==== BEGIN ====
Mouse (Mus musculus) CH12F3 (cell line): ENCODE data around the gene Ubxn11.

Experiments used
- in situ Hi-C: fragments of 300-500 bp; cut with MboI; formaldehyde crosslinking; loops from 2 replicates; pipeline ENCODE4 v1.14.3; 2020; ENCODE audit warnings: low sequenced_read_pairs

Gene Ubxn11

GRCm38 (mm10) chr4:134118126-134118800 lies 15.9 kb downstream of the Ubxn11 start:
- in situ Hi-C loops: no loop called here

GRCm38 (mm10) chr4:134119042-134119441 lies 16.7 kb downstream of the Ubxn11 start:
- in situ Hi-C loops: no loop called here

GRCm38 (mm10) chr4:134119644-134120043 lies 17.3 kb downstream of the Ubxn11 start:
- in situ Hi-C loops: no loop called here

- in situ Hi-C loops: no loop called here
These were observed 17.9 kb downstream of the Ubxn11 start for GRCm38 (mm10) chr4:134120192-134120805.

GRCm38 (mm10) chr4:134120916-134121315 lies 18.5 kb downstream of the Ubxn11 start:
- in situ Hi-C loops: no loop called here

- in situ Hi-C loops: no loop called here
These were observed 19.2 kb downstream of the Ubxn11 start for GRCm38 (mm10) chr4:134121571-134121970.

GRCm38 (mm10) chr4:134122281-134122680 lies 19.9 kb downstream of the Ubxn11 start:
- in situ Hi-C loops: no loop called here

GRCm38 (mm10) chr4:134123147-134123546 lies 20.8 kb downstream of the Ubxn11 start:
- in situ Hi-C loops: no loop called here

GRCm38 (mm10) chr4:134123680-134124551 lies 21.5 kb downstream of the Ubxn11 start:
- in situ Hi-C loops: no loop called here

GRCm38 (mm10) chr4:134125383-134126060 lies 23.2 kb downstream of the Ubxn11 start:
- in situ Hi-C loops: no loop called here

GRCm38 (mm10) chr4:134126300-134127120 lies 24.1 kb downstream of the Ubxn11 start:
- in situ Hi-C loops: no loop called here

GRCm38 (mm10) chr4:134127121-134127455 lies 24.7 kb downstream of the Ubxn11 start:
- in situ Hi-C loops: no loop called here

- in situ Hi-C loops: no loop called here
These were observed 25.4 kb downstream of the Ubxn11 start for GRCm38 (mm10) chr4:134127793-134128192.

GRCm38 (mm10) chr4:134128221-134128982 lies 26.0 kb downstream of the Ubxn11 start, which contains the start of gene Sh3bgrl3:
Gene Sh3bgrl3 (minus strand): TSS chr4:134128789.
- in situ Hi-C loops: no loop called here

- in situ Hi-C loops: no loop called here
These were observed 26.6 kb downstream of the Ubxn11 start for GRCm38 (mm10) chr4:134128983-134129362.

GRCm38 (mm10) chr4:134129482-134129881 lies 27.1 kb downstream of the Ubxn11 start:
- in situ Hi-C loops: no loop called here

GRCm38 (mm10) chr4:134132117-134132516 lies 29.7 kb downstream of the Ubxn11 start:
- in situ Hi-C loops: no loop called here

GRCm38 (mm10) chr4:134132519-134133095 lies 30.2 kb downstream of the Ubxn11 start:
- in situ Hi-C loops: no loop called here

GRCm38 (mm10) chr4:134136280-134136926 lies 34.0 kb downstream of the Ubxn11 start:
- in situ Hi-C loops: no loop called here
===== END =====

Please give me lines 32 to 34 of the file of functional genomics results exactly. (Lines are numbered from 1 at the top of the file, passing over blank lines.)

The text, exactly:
Gene Sh3bgrl3 (minus strand): TSS chr4:134128789.
- in situ Hi-C loops: no loop called here

- in situ Hi-C loops: no loop called here